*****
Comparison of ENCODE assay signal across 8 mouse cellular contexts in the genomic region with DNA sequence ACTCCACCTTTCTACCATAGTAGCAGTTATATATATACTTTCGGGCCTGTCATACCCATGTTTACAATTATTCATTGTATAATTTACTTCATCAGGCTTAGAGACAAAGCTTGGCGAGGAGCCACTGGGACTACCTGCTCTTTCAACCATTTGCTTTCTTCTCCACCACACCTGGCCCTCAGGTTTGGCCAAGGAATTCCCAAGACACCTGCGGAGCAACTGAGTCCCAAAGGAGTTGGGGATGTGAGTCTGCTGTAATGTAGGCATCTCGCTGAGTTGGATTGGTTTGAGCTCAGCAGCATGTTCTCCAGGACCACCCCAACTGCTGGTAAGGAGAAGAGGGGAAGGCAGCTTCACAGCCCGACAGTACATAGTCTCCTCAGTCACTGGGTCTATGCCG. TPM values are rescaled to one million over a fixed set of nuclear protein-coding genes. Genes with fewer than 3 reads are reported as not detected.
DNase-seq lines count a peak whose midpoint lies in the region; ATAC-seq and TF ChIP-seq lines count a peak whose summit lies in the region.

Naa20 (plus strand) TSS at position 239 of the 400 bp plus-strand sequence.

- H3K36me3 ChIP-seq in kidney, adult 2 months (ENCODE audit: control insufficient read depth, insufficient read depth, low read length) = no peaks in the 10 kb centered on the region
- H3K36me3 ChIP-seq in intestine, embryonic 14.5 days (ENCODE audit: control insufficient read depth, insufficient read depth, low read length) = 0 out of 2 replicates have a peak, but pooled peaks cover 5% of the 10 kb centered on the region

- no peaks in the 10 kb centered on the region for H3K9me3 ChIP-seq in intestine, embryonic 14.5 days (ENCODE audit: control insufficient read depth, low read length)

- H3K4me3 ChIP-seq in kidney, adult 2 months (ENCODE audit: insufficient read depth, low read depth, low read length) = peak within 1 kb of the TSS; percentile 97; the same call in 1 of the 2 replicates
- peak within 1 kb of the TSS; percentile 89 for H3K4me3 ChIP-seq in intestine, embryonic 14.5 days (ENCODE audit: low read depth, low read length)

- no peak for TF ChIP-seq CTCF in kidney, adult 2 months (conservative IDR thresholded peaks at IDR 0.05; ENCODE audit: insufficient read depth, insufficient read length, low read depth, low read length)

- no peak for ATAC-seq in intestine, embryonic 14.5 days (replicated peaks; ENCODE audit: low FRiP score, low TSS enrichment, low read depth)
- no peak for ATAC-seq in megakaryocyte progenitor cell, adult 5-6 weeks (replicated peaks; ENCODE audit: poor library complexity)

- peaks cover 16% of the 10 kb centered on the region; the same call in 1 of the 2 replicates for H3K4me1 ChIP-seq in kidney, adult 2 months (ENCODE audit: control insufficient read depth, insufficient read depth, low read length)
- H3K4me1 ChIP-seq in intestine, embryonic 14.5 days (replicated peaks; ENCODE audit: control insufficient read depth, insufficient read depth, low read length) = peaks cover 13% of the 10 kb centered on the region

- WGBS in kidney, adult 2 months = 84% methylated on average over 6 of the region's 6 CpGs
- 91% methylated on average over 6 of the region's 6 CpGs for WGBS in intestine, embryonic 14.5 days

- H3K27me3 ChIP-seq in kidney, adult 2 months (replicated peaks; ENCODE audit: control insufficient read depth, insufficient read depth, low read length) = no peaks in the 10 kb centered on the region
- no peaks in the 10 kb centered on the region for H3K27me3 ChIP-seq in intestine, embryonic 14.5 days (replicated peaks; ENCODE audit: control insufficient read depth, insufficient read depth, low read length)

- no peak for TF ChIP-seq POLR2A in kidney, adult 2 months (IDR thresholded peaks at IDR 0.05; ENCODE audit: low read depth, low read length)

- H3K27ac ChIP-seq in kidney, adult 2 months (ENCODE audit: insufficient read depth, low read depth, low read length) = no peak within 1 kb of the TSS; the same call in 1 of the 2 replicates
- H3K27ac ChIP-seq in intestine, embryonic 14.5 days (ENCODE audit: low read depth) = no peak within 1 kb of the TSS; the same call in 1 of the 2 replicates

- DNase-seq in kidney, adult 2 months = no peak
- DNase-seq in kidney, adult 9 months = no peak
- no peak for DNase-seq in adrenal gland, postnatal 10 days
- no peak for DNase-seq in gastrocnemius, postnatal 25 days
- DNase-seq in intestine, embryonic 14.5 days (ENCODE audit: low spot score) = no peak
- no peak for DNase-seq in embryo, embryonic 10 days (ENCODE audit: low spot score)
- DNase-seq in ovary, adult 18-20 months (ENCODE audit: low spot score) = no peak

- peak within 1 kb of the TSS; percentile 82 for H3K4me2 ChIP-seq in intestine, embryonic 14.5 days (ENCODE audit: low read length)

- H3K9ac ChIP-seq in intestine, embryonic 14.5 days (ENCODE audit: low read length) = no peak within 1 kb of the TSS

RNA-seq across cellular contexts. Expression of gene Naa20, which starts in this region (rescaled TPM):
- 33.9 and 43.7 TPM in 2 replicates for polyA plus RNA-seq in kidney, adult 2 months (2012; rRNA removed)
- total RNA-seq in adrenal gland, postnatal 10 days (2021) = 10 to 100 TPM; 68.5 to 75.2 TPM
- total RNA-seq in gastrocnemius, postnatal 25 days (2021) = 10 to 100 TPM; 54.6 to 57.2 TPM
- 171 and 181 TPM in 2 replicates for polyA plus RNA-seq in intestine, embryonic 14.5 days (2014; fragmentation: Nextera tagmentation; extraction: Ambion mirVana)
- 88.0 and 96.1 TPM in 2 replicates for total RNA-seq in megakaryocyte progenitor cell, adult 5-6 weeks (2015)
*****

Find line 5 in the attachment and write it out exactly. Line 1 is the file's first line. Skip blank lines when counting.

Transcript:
- H3K36me3 ChIP-seq in intestine, embryonic 14.5 days (ENCODE audit: control insufficient read depth, insufficient read depth, low read length) = 0 out of 2 replicates have a peak, but pooled peaks cover 5% of the 10 kb centered on the region